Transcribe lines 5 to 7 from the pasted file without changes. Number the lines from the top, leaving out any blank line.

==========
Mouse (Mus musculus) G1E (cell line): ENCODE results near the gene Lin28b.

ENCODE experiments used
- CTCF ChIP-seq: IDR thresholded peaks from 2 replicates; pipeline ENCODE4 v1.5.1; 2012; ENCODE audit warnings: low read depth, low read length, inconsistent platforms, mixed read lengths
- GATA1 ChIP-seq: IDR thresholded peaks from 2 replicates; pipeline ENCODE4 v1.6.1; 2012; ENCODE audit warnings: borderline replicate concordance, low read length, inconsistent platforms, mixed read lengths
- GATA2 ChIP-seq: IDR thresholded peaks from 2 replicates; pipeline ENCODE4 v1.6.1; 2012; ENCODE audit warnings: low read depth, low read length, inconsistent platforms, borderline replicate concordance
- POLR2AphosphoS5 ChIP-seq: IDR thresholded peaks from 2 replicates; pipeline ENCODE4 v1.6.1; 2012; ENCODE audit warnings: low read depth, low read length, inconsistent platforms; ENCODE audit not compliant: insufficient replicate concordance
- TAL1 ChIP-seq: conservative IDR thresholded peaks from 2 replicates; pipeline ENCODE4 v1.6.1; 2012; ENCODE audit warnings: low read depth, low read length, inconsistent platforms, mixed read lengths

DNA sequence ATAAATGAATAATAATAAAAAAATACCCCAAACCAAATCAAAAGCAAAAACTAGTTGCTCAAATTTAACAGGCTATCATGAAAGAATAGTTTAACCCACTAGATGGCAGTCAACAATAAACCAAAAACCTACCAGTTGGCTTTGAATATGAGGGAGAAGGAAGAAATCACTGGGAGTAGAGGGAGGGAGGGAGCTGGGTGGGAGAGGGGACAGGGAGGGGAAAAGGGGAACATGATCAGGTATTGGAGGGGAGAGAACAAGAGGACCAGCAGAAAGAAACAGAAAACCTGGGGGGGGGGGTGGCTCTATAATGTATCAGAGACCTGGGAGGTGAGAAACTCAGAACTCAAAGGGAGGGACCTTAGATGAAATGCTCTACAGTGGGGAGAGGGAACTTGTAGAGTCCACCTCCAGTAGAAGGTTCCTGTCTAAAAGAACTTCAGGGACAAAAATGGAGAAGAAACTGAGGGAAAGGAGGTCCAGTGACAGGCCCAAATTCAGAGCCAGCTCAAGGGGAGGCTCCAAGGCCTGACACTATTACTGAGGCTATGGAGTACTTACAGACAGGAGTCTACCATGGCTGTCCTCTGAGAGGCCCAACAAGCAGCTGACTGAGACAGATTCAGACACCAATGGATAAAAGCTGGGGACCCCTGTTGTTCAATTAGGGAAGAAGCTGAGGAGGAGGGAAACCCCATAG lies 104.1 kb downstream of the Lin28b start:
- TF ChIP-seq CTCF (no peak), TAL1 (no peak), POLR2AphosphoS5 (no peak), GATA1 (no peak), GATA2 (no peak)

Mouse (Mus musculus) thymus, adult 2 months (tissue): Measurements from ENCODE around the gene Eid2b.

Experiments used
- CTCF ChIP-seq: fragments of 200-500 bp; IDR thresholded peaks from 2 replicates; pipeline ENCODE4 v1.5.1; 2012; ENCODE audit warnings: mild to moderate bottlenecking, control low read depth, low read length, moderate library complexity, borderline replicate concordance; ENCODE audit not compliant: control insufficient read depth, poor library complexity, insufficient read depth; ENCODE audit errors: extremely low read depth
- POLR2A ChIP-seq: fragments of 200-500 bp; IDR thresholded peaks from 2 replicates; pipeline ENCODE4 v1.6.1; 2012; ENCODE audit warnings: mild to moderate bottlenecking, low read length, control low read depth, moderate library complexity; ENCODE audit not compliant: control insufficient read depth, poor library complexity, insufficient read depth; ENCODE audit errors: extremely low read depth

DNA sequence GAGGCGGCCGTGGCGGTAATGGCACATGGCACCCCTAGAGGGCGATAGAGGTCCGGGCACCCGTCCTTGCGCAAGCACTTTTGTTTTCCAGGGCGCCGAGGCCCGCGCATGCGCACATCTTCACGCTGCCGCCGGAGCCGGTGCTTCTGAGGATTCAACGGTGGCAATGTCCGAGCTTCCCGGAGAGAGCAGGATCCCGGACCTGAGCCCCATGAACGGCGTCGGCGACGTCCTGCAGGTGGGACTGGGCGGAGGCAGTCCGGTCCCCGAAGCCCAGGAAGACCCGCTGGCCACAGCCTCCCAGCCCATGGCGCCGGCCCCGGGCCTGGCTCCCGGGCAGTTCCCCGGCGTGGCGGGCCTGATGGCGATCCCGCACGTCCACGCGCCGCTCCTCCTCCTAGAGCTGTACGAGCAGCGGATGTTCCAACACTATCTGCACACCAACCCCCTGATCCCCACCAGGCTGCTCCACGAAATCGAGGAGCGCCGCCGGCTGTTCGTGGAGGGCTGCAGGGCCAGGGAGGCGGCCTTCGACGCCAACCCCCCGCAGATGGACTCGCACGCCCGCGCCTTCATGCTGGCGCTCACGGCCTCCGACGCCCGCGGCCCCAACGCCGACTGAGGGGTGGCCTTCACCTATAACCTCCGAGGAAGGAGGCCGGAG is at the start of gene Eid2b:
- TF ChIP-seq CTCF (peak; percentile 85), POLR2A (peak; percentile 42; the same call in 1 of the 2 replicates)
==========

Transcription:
- GATA2 ChIP-seq: IDR thresholded peaks from 2 replicates; pipeline ENCODE4 v1.6.1; 2012; ENCODE audit warnings: low read depth, low read length, inconsistent platforms, borderline replicate concordance
- POLR2AphosphoS5 ChIP-seq: IDR thresholded peaks from 2 replicates; pipeline ENCODE4 v1.6.1; 2012; ENCODE audit warnings: low read depth, low read length, inconsistent platforms; ENCODE audit not compliant: insufficient replicate concordance
- TAL1 ChIP-seq: conservative IDR thresholded peaks from 2 replicates; pipeline ENCODE4 v1.6.1; 2012; ENCODE audit warnings: low read depth, low read length, inconsistent platforms, mixed read lengths